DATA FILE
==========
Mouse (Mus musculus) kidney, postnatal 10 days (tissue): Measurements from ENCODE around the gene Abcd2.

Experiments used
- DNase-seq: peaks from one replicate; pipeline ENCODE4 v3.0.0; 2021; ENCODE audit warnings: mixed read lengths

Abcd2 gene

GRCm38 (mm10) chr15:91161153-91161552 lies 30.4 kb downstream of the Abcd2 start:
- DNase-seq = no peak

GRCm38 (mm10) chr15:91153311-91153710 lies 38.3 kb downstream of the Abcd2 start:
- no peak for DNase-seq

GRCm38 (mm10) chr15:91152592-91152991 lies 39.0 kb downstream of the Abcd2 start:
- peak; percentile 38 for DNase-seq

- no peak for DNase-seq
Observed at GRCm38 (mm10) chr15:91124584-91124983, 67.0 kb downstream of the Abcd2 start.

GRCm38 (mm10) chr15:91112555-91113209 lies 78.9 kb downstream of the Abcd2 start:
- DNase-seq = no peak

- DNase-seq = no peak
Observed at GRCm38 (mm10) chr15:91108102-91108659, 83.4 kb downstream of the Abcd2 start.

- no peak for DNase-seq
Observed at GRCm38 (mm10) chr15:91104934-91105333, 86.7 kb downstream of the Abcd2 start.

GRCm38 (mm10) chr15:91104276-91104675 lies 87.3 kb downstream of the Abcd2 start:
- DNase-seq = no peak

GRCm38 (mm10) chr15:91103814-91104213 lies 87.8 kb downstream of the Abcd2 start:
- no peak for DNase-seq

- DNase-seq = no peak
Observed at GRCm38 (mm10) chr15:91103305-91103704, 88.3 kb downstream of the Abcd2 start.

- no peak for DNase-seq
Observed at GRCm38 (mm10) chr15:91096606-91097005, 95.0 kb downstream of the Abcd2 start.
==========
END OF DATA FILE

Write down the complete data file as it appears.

Mouse (Mus musculus) kidney, postnatal 10 days (tissue): Measurements from ENCODE around the gene Abcd2.

Experiments used
- DNase-seq: peaks from one replicate; pipeline ENCODE4 v3.0.0; 2021; ENCODE audit warnings: mixed read lengths

Abcd2 gene

GRCm38 (mm10) chr15:91161153-91161552 lies 30.4 kb downstream of the Abcd2 start:
- DNase-seq = no peak

GRCm38 (mm10) chr15:91153311-91153710 lies 38.3 kb downstream of the Abcd2 start:
- no peak for DNase-seq

GRCm38 (mm10) chr15:91152592-91152991 lies 39.0 kb downstream of the Abcd2 start:
- peak; percentile 38 for DNase-seq

- no peak for DNase-seq
Observed at GRCm38 (mm10) chr15:91124584-91124983, 67.0 kb downstream of the Abcd2 start.

GRCm38 (mm10) chr15:91112555-91113209 lies 78.9 kb downstream of the Abcd2 start:
- DNase-seq = no peak

- DNase-seq = no peak
Observed at GRCm38 (mm10) chr15:91108102-91108659, 83.4 kb downstream of the Abcd2 start.

- no peak for DNase-seq
Observed at GRCm38 (mm10) chr15:91104934-91105333, 86.7 kb downstream of the Abcd2 start.

GRCm38 (mm10) chr15:91104276-91104675 lies 87.3 kb downstream of the Abcd2 start:
- DNase-seq = no peak

GRCm38 (mm10) chr15:91103814-91104213 lies 87.8 kb downstream of the Abcd2 start:
- no peak for DNase-seq

- DNase-seq = no peak
Observed at GRCm38 (mm10) chr15:91103305-91103704, 88.3 kb downstream of the Abcd2 start.

- no peak for DNase-seq
Observed at GRCm38 (mm10) chr15:91096606-91097005, 95.0 kb downstream of the Abcd2 start.